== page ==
A hacked social media account can damage your reputation, especially when you’re supposed to have a certain level of social media savvy. Blaise Grimes-Viort, chief services officer at social media agency, The Social Element, offers a checklist for people to use if they want to prevent, detect or recover from, a social media hack.
The hacking of social media accounts seems to be happening more often – even social media doyen Mark Zuckerberg has fallen victim to hackers (in fact he had an account hacked three times in 2016).
But how can we defend against these attacks?
Preventing your social media accounts from being hacked
There are four things we can do to help prevent hackers from taking control of our accounts:
- Create strong and unique passwords. It’s bad enough if one password is discovered, but if that opens the door to multiple accounts the hacker can do a lot of damage.
- Never share your password. You can share access to data without giving away your password. It’s best to limit the number of people who have access to the actual password.
- Use two-factor authentication. Almost all social networks have this feature. Attempt to login and a code will be sent to your mobile, which you’ll then need to type into the site to gain access.
- Review the access rights of third-party apps. You may have used Twitter to sign-up for an app, granting that app read-write access to Twitter. Years later you may have forgotten about the app, but if it’s compromised you’re leaving your account vulnerable. To prevent this, carry out a regular cull of app access rights.
Signs that your social media account has been hacked
These may seem like obvious signs that someone has hacked your social media account, but if you’re not paying attention, they can be easy to miss. Ask yourself:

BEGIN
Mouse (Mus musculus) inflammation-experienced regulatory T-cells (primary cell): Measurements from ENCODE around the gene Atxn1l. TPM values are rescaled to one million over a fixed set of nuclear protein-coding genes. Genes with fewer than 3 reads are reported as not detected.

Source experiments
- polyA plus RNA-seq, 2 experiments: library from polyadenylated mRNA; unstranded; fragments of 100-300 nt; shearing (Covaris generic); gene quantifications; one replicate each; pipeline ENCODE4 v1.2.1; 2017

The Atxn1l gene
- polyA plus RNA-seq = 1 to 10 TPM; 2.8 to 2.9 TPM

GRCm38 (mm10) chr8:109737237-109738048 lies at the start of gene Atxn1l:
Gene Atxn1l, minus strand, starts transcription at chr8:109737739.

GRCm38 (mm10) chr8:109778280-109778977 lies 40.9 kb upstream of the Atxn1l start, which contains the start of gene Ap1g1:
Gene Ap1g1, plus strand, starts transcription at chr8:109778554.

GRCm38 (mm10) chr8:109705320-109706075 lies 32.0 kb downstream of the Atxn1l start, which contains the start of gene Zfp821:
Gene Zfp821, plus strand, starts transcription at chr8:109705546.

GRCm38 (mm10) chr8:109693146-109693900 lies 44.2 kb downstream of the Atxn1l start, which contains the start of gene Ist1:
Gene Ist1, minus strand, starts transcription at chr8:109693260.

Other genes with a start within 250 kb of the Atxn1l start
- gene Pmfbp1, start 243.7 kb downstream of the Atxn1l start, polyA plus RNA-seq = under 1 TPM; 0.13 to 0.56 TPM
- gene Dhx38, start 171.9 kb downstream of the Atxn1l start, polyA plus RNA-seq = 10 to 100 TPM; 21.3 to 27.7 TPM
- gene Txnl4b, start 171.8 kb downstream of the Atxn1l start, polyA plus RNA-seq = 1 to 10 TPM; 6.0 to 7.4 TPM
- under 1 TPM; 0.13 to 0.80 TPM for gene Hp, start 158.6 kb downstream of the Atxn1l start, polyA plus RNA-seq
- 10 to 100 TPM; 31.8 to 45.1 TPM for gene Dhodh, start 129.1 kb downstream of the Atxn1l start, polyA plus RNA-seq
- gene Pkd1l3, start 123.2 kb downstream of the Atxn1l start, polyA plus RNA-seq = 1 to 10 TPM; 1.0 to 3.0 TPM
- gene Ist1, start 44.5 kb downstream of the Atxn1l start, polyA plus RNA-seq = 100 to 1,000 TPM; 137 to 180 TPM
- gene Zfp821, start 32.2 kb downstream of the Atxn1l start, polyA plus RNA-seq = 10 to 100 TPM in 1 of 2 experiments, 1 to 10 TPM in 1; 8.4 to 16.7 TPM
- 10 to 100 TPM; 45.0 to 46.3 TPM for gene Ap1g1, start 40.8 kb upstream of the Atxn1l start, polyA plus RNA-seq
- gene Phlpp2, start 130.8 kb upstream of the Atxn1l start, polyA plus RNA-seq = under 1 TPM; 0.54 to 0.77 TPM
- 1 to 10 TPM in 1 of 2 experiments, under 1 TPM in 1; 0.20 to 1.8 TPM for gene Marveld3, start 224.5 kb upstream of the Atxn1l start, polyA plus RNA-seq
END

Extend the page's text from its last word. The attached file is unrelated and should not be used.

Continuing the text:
Has there been unusual activity on the account?
- Has the profile picture or header changed?
- Is the account suddenly ‘linking’, favouriting and following people it usually wouldn’t?
- Have updates appeared that you didn’t post?
- Has the social network emailed you about suspicious activity on the account?
- Have your followers started to receive spam messages from your social media account?
What to do if a social media hack hits
People aren’t perfect. Sometimes, despite our best efforts, the hackers will win.
First, check if you still have access to the account. If not, the hacker may have changed the email, username and password, locking you out of the account. Contact the social network’s support team to get this fixed.
Once that’s sorted, there are six things you can do to get things back on track.
- Scan – once the hack has been discovered, immediately run an anti-virus scan on all devices used to manage the account. Quarantine and delete any virus that the scan finds.
- Act – change your password. Make it strong and unique (capital and lowercase letters, numbers and symbols if possible). Change the password of the email address connected to the account as well, just to be safe.
- Inform – When you have regained access to your social network account, post publically to let your followers know that you were hacked and that any messages posted during the account take-over were not posted by you.
- Engage – If anyone was sent a direct message, try to contact them directly to apologise and check that everything is alright at their end.
- Revoke – Check what apps have access to your account and revoke the access to any of those set up during the time of the hack, and those that you don’t recognise or use any more.
- Correct – check that the correct email address is set up in account settings and change it back to the correct one if it’s been changed by the hacker.
By Blaise Grimes-Viort
Chief services officer